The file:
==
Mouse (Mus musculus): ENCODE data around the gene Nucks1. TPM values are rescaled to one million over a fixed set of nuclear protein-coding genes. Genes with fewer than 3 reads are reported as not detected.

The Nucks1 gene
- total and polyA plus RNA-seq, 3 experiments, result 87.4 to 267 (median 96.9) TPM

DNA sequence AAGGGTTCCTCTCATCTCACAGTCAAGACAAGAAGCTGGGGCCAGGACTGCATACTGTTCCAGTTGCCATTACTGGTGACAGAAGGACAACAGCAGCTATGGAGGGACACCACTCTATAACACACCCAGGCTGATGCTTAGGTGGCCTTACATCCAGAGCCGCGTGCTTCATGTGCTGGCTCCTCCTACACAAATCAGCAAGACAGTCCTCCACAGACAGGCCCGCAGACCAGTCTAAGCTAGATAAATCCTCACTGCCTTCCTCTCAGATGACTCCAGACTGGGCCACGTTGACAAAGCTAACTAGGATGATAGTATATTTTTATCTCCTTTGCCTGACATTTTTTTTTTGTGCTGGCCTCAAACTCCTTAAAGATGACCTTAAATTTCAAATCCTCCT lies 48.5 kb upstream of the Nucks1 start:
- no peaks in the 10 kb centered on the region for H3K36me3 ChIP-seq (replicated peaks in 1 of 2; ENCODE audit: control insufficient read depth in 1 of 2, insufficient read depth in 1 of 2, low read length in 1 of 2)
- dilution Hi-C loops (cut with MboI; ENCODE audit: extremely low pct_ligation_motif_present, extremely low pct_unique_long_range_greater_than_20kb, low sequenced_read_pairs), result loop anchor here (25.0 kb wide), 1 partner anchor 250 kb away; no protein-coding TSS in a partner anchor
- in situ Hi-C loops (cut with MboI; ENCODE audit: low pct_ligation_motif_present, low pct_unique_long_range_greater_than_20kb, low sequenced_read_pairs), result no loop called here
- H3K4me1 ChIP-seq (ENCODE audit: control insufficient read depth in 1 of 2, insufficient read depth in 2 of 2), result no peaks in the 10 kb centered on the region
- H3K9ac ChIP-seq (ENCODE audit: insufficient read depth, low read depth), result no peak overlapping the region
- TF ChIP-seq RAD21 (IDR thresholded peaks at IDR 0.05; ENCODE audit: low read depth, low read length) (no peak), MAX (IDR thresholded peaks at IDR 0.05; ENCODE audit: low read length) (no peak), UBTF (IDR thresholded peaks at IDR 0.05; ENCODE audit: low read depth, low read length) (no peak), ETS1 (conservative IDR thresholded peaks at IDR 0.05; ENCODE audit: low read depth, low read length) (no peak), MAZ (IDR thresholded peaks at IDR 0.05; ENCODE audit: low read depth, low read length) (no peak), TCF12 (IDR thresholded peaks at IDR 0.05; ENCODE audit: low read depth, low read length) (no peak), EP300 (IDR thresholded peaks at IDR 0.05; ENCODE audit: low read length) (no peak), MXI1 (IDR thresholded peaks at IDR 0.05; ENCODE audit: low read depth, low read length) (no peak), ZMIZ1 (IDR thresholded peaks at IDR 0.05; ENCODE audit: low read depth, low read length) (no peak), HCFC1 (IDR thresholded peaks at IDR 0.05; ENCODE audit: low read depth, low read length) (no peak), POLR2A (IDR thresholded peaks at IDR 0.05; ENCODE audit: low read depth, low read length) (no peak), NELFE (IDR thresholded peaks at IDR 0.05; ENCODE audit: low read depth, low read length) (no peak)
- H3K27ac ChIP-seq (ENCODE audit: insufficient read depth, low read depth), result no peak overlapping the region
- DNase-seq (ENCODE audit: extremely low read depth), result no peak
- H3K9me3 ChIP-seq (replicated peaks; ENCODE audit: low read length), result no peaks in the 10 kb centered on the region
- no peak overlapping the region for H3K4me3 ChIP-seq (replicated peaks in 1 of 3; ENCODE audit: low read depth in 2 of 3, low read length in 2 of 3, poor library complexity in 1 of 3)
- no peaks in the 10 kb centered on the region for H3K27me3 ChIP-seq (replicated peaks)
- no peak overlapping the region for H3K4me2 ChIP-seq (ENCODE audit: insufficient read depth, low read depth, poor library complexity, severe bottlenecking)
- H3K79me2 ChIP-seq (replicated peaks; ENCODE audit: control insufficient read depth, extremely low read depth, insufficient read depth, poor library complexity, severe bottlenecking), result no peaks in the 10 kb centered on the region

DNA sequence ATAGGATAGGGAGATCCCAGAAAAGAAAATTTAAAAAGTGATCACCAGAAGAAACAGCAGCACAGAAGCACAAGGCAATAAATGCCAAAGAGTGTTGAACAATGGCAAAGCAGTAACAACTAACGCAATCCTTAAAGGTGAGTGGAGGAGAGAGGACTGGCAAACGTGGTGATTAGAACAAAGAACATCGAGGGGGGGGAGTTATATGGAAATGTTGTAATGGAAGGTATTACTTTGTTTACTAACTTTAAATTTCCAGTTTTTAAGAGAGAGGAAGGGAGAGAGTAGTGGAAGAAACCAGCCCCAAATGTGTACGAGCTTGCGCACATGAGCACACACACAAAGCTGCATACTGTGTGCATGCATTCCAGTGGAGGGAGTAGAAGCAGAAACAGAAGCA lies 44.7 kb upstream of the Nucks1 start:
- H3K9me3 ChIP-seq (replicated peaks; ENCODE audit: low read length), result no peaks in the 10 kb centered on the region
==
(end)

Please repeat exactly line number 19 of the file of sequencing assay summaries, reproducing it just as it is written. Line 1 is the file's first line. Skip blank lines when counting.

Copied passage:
- H3K9me3 ChIP-seq (replicated peaks; ENCODE audit: low read length), result no peaks in the 10 kb centered on the region